Year: 1974

Author(s): E. B. Hartwick

Type: Journal Article

Description:
Breeding behaviour and success of the black oystercatcher were followed during a study of foraging patterns of these birds on Cleland Island, British Columbia. Observations were made on nesting, copulation, and care of the young. Breeding success was relatively low, with losses occurring from predation and storms. This seems to be typical for the outer coast. Interactions with gulls played a large role in the behaviour and breeding success of the oystercatchers. Differences were noted between observations on Cleland and descriptions given in the literature.

 

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Title: A Preliminary Survey of Larval Fish, Zooplankton and Phytoplankton of Pacific Rim National Park

Year: 1974

Author(s): Daniel J. Faber, Canadian Oceanographic Identification Centre

Type: Report (unpublished)

Description:
none

 

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Title: An Analysis of Use by Waterfowl of Tideflats in Southern Clayoquot Sound, British Columbia.

Year: 1973

Author(s): David Halter, Canadian Wildlife Service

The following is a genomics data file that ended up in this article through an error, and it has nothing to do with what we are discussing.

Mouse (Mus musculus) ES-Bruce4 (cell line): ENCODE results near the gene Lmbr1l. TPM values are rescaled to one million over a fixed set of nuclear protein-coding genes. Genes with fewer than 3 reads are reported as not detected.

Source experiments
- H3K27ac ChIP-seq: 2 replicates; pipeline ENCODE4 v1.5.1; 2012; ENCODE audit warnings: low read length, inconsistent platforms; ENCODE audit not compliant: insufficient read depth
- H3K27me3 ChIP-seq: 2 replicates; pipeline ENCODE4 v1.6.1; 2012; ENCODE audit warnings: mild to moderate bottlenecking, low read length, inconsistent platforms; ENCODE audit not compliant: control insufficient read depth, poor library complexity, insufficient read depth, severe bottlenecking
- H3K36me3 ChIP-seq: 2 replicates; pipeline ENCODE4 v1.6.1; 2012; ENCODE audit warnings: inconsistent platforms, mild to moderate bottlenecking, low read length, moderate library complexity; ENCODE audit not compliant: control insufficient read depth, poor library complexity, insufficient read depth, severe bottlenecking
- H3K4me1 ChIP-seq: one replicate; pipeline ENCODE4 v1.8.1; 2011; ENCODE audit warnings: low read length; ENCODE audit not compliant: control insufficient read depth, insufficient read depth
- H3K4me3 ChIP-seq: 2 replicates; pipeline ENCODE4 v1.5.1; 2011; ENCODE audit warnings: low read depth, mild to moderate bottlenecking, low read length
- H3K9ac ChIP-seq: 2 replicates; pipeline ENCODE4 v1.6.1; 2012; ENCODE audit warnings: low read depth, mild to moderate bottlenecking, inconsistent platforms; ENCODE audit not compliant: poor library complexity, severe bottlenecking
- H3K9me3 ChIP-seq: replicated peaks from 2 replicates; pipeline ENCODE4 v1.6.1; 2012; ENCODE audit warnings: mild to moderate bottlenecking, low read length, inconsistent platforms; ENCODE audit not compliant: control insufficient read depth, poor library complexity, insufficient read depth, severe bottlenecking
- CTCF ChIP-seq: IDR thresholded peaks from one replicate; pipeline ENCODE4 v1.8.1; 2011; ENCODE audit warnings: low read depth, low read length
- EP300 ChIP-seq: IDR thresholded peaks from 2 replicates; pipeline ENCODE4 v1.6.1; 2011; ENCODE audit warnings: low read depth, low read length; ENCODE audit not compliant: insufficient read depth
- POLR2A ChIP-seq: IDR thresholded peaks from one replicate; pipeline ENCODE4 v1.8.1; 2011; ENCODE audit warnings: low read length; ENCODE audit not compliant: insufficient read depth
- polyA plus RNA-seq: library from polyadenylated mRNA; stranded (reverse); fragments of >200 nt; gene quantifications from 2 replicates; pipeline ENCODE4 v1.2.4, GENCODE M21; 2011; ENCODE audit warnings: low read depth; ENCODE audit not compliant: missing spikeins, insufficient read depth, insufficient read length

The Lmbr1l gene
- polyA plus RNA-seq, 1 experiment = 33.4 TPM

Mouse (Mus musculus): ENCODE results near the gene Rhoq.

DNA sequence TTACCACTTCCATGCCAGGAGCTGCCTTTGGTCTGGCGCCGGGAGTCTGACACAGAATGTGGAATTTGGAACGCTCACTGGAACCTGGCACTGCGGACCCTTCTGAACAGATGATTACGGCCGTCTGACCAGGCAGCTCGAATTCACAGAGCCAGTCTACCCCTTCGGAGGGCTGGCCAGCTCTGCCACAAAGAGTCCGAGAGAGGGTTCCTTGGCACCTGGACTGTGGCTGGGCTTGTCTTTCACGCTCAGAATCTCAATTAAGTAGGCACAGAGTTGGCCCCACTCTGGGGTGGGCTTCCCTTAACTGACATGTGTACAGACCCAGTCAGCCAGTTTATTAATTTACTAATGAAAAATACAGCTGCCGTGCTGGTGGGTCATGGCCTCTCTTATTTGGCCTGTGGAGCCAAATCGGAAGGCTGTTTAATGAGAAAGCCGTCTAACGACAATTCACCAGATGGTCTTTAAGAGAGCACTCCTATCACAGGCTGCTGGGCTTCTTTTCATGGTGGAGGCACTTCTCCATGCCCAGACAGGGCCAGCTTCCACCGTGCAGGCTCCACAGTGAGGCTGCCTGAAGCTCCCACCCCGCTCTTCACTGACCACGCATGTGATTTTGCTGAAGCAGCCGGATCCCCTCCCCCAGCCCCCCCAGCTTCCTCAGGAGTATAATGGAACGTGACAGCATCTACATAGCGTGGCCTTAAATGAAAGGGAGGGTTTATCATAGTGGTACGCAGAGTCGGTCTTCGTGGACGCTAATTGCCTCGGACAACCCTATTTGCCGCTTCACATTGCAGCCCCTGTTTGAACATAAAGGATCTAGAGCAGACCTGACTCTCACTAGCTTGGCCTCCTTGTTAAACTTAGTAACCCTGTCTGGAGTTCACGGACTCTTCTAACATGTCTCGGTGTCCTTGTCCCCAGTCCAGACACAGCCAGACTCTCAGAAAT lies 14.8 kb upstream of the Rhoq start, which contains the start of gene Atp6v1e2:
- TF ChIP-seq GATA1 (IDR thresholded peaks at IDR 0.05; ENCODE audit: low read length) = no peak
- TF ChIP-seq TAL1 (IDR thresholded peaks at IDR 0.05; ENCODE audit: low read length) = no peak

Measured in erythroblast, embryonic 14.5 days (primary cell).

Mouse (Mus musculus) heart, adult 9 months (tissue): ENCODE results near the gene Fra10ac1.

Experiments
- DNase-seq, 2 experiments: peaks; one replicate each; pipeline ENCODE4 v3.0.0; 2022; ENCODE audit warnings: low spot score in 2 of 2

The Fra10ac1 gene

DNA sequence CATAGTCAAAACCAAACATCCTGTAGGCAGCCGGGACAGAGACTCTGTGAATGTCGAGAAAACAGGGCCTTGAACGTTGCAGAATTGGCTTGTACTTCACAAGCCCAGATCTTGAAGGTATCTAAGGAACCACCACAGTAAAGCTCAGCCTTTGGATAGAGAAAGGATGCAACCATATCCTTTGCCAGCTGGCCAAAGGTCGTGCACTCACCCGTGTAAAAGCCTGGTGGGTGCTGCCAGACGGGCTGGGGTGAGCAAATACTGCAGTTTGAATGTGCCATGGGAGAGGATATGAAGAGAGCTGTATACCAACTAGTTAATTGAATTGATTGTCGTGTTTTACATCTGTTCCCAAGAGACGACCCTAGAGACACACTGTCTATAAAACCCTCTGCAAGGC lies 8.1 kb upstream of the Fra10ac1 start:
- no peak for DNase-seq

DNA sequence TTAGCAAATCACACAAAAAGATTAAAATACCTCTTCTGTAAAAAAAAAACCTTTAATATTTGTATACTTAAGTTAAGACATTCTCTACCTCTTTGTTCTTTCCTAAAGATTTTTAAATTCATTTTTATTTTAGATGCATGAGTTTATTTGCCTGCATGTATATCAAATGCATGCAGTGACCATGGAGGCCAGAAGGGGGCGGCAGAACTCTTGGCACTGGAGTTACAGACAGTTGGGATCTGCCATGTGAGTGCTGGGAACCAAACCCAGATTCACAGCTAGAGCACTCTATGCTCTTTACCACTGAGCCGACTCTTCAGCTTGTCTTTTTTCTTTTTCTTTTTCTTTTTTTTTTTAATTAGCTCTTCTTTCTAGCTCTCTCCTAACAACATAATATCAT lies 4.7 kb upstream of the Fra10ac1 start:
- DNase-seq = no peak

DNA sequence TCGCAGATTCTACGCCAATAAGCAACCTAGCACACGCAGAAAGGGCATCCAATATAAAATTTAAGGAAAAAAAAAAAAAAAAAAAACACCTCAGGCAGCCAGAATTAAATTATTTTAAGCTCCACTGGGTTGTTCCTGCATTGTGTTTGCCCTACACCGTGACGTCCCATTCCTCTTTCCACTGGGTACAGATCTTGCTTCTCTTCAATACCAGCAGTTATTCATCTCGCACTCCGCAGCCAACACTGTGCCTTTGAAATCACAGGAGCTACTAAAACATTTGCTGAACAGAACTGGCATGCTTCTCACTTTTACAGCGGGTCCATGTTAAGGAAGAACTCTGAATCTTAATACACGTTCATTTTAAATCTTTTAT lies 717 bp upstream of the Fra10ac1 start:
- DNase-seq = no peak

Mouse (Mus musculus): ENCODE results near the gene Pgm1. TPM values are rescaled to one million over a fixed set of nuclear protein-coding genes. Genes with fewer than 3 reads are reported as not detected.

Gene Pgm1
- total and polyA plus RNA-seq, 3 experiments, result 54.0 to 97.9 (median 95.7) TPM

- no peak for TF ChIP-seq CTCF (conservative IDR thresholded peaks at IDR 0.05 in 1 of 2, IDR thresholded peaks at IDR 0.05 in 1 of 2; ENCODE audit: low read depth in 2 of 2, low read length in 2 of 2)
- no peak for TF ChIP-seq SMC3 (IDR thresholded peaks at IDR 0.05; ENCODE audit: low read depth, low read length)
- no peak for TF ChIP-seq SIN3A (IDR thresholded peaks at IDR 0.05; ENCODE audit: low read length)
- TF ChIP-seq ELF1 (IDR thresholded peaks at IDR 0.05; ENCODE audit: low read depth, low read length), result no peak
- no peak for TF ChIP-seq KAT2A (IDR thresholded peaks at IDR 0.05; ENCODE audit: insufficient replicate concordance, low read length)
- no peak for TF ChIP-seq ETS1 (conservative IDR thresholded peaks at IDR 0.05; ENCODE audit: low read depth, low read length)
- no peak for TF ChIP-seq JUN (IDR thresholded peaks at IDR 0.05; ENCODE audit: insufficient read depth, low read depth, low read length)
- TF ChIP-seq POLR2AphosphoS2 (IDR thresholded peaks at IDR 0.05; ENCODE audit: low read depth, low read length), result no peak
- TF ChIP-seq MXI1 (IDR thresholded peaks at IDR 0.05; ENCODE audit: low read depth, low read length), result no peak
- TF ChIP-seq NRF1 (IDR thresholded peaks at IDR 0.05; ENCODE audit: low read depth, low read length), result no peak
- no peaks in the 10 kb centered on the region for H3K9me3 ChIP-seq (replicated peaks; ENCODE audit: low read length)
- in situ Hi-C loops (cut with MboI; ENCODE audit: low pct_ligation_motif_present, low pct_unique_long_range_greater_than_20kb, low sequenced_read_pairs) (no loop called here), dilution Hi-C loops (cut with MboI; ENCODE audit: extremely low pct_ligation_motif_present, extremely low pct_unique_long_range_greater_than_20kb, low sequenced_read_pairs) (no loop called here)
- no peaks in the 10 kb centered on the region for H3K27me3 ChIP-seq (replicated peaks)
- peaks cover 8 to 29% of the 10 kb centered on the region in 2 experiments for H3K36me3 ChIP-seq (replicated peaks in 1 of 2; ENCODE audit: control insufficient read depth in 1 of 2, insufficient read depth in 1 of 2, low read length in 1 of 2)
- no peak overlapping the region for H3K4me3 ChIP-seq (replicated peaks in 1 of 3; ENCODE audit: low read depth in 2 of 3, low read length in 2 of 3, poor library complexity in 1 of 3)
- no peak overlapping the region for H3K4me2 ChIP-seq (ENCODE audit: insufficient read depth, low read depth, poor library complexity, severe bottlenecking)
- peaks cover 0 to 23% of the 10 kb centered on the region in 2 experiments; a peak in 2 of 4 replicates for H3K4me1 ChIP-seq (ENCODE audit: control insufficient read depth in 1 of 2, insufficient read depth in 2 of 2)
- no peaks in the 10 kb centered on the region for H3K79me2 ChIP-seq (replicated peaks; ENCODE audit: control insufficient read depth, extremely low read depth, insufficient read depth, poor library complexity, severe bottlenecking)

Type: Report (published)

Description:
Based on aerial census of waterfowl, provides an overview of abundance and distribution of waterfowl use of the mudflats.

 

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Title: Birds of Pacific Rim National Park British Columbia

Year: 1973

Author(s): David F. Hatler; R. Wayne Campbell; Adrian Dorst

Type: Report (unpublished)

Description:
None

 

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Title: Laysan Albatross, Scaled Petrel, Parakeet Auklet: Additions to the List of Canadian Birds

Year: 1973

Author(s): R. Wayne Campbell; Michael G. Shepard

Type: Journal Article

Description:
none

 

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Title: An Analysis of Use, by Waterfowl, of Tideflats in Southern Clayoquot Sound, British Columbia

Year: 1973

Author(s): David F. Hatler

Type: Report (unpublished)

Description: